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Home » What's New » Retinal Detachment Q&A with Dr. Rich McCurdy

Retinal Detachment Q&A with Dr. Rich McCurdy

We spoke with Dr. Rich McCurdy of Clinic for Vision in Albertville, AL to find out more about this eye health problem

What happens in your eye during a retinal detachment?
During a retinal detachment, the inner lining of the eyeball which is made of very thin neural tissue separates from the wall of the eye.

What causes your retina to detach?
There can be various causes including trauma, genetic predisposition, age, large nearsighted prescription.

How serious is this condition and what should a person do if it was to occur?
Retinal detachment can be quite serious if net treated as it can causes vision loss and in some cases complete blindness.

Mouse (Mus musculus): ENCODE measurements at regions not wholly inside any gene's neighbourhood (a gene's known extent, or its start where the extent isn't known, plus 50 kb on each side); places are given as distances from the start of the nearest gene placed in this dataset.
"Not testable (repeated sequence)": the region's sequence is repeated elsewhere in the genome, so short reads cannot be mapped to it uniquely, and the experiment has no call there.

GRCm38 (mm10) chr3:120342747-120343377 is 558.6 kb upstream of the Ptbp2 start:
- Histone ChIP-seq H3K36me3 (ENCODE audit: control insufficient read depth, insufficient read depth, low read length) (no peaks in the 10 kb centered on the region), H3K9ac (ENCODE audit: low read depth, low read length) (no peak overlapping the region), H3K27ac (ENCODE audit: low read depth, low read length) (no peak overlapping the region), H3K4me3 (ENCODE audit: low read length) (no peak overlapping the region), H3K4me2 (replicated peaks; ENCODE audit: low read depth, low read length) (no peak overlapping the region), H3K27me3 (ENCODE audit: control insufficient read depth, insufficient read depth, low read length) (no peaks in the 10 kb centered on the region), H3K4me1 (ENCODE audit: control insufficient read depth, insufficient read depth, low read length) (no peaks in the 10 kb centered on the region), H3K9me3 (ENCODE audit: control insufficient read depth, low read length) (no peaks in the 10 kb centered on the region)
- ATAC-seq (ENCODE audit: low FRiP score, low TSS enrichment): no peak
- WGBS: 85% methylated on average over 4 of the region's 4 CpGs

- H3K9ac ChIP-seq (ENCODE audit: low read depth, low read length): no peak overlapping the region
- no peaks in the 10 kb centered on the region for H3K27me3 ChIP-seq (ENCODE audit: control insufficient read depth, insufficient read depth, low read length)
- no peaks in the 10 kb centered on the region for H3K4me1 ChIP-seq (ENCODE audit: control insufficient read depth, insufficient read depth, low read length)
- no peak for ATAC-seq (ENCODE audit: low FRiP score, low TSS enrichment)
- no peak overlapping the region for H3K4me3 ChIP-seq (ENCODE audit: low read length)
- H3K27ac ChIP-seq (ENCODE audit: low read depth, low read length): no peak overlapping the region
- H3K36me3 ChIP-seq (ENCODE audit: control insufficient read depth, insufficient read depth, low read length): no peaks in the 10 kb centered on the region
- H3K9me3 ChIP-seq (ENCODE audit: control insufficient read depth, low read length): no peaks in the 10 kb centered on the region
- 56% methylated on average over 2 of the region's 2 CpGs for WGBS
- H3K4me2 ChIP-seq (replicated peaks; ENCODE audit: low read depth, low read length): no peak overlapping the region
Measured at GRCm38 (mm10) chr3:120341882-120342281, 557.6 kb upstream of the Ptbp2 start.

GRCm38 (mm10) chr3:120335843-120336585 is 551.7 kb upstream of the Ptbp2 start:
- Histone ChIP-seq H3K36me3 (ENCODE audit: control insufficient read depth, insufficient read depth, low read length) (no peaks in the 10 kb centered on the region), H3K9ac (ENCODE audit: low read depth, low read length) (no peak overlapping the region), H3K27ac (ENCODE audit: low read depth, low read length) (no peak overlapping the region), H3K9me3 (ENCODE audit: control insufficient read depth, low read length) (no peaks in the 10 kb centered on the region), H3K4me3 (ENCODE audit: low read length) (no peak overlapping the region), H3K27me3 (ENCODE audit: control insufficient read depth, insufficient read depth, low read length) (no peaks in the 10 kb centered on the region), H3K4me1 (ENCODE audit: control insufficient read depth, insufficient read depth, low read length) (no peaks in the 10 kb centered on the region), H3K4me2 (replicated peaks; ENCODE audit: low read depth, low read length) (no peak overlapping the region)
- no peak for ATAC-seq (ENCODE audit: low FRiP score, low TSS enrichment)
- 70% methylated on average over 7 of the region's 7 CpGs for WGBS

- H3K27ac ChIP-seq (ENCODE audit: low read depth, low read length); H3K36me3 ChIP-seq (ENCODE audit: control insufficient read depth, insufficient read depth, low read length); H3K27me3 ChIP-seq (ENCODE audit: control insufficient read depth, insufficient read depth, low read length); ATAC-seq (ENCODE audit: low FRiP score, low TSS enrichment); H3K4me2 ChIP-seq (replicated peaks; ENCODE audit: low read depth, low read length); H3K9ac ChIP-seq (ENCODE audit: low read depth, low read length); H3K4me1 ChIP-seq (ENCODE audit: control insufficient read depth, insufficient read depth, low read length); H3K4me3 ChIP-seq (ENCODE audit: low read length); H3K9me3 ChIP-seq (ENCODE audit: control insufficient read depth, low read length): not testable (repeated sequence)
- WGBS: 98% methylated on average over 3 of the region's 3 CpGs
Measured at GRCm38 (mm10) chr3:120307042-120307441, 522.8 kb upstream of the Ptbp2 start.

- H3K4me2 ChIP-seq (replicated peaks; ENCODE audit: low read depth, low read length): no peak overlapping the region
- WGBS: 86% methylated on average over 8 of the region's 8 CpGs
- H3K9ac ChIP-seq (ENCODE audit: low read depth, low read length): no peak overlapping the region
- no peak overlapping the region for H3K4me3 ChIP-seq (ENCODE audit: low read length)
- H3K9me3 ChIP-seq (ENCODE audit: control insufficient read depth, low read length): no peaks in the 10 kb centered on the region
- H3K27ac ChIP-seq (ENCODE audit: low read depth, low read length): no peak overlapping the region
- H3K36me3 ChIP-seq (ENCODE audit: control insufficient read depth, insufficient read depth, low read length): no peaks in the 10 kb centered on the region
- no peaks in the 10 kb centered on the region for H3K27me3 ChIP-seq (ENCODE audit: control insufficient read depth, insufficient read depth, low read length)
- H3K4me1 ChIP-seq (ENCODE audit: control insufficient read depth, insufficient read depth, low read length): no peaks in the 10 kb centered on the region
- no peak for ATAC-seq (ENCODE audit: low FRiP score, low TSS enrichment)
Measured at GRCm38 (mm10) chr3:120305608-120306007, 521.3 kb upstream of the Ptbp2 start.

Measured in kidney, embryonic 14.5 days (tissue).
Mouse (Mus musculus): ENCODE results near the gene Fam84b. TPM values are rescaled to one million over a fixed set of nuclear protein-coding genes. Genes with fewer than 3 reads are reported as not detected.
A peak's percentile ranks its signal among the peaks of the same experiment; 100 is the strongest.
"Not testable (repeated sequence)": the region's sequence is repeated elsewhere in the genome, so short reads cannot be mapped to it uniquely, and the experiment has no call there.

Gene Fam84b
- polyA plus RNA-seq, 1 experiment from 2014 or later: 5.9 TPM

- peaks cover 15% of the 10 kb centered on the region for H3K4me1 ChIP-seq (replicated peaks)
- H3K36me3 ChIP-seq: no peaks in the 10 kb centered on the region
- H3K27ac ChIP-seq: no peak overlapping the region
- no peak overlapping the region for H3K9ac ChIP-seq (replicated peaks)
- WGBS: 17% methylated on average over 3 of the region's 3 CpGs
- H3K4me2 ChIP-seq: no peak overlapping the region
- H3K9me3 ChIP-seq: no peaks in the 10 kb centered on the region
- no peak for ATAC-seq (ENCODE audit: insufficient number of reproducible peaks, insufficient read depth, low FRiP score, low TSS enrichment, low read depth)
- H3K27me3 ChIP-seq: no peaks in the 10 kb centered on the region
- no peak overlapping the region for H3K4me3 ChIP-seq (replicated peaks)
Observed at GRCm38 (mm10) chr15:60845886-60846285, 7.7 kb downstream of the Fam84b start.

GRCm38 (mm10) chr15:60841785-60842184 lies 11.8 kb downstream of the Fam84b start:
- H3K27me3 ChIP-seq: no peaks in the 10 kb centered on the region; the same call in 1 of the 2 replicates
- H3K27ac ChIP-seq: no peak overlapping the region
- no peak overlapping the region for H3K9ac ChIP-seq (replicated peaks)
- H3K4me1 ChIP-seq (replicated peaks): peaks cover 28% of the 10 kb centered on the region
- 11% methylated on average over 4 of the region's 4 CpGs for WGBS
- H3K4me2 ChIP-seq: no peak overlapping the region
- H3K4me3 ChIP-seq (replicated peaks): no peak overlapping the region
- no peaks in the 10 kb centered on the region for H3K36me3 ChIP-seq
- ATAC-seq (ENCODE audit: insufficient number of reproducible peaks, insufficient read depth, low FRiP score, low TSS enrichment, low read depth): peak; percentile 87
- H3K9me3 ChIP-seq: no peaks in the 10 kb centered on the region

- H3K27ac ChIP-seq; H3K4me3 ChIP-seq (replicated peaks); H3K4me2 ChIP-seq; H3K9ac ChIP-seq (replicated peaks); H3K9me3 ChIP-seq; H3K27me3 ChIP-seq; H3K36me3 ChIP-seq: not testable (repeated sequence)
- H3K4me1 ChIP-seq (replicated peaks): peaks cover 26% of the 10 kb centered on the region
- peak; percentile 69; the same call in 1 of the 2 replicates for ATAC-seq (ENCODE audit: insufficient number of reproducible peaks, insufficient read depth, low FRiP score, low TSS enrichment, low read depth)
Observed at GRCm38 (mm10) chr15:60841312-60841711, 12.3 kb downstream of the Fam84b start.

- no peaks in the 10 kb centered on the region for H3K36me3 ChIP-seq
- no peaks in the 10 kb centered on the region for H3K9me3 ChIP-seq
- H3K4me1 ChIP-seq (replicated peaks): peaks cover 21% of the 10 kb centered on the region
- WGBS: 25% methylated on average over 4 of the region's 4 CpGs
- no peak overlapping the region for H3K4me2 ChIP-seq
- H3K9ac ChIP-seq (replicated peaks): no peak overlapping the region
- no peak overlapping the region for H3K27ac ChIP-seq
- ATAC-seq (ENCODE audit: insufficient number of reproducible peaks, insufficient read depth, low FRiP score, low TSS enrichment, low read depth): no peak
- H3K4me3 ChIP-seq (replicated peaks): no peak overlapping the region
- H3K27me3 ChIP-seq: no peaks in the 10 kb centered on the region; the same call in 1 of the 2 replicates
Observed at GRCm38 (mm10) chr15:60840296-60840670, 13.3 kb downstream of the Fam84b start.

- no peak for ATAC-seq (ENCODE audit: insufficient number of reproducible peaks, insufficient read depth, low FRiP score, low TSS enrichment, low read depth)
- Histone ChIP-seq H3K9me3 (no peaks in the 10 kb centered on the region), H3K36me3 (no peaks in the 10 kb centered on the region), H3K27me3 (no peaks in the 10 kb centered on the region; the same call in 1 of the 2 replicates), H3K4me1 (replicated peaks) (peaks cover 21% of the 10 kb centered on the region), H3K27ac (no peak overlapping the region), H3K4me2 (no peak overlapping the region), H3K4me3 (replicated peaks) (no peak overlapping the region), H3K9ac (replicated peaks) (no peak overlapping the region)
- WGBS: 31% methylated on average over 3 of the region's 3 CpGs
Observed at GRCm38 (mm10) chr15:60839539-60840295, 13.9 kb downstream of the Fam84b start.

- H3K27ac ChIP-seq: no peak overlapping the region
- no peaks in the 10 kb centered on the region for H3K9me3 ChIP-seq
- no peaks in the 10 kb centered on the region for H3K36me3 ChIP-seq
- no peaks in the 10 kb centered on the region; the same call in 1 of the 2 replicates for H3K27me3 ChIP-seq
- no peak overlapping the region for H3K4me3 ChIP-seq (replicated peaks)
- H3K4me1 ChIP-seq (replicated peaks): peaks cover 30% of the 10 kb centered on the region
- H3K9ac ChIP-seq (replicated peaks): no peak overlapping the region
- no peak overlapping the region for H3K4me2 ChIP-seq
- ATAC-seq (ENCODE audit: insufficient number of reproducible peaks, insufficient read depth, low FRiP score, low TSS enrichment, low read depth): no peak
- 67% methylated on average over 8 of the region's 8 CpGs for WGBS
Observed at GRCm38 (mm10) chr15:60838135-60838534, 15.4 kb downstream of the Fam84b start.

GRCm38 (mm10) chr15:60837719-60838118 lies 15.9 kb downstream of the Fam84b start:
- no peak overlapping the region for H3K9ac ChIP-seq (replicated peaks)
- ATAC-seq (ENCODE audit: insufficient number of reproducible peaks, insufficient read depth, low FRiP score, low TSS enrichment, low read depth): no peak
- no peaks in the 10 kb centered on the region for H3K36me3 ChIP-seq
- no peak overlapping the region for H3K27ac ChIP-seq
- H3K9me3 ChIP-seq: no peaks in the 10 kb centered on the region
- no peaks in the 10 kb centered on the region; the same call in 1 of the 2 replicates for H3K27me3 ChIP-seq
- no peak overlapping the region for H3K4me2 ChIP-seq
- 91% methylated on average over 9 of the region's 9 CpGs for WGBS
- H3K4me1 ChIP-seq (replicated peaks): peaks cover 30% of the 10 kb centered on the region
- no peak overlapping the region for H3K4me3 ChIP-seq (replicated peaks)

How would a person know that this is occurring? Is there any pain associated with this?
There is no pain associated with a retinal detachment. Symptoms include flashes of light especially in the periphery of the eye, a sudden onset of "floaters'! that can look like "spots, bugs, strings, spider webs, etc'. Extreme symptoms would be a "curtain or a veil" of darkness in your vision.

I understand there are three types of detachment. Can you tell us a little about each type?
There are 3 major types:
1- Rhegmatogenous retinal detachment - Usually a mechanical cause that breaks or tears the retina.

2- Exudative retinal detachment - This type of detachment is cause by a accumulation of fluid underneath the retina which may be due to medical conditions like hypertension or diabetes.

3- Tractional retinal detachment - Caused by pulling on the retina by tissue inside the eye. This type is also usually associated with systemic conditions.